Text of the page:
Grant-funded program will provide medical care, counseling, prescriptions and life-skills classes
July 9, 2008 - 12:02AM
THE GAZETTEA new program led by local charities will provide medical care, mental health treatment and life-skills training for inmates being released from prison, an effort that organizers hope will keep them from returning to a life of crime.
The ex-offender program is being funded by a $375,000, three-year Catholic Health Initiatives grant and appears to be the first of its kind in Colorado. Organizers plan to use the pilot program to help other communities interested in starting something similar, said Zelna Joseph, president and chief executive officer of SET Family Medical Clinics, the charity health care provider leading the program.
The concept hinges on the belief that a healthy exoffender with easy access to community resources is more likely to get and keep a job.
SET is partnering with two charity health care providers, Open Bible and Mission Medical Clinic, and the Harbor House Collaborative, a charity for the homeless and substance abusers. Together, the groups will provide basic medical care, mental health prescriptions, counseling and life-skills classes for people re-entering society after prison.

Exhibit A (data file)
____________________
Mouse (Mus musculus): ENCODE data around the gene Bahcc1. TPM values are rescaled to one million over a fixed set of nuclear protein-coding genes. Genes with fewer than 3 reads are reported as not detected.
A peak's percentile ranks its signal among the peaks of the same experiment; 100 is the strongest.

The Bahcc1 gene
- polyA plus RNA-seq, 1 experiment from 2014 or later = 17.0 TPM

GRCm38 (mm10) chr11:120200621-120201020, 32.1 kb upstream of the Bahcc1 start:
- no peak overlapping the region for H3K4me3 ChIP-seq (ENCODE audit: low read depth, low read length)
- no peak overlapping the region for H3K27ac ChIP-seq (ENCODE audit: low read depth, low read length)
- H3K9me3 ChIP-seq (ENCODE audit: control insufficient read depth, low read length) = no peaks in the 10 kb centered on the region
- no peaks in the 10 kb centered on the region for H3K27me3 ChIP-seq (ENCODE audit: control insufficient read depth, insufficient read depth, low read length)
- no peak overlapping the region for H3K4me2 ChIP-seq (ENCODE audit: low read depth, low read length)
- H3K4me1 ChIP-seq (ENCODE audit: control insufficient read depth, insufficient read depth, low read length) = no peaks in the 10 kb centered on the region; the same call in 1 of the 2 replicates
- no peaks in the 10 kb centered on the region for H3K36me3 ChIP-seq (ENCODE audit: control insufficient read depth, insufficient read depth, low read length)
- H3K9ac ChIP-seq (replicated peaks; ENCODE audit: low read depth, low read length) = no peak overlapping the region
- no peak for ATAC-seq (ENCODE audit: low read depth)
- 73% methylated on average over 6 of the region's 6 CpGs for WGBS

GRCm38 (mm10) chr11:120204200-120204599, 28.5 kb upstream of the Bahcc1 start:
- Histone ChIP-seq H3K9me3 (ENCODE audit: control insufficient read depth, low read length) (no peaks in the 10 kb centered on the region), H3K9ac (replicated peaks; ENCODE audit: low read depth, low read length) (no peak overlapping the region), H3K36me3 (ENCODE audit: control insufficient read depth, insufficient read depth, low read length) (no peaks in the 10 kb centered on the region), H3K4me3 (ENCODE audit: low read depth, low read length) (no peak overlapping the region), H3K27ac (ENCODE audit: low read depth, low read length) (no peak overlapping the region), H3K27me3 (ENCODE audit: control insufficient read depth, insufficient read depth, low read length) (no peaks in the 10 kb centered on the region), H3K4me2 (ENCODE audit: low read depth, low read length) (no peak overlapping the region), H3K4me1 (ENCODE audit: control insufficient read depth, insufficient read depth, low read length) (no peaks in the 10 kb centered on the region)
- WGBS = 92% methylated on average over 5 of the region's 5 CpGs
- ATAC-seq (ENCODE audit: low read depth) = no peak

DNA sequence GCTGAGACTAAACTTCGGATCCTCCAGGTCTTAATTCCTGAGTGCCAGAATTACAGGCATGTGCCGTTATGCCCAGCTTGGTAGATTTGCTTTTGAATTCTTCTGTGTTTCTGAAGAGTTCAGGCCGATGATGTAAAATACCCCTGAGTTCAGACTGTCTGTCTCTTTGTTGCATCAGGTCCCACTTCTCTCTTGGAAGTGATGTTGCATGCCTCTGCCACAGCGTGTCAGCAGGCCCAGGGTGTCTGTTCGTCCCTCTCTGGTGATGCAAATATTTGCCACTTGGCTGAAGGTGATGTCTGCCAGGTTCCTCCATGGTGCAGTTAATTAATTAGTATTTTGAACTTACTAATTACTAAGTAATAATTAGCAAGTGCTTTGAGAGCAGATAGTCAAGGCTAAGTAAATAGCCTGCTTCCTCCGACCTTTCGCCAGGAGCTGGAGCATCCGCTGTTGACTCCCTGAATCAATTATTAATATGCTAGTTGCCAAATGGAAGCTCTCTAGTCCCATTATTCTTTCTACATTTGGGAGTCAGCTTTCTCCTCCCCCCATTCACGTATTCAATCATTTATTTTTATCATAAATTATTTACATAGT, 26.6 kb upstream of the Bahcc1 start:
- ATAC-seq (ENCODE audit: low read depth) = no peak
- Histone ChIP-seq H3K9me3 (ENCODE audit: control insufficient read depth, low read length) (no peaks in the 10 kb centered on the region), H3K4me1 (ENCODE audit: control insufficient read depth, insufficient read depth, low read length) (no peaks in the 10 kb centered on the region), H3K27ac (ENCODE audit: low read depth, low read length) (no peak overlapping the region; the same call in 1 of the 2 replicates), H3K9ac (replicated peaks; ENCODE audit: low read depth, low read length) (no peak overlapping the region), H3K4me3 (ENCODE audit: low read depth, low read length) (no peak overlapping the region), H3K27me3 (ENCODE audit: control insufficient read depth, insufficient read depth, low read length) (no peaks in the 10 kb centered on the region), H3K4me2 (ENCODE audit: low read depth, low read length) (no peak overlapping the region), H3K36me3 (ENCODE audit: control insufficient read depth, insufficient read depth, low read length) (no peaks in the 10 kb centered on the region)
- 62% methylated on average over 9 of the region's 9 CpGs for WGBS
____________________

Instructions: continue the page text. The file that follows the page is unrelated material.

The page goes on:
The groups will spend the next several months working out program details. The plan is to begin seeing patients by Oct. 1.
Under the plan, SET will handle basic medical care, while Open Bible will provide mental health treatment and prescriptions for conditions such as bipolar disorder or depression. Mission Medical plans to take patients with both physical and mental conditions, and Harbor House will provide life-skills training and counseling, Joseph said. SET also hopes to be a clearinghouse for other community services such as housing or work programs, Joseph said.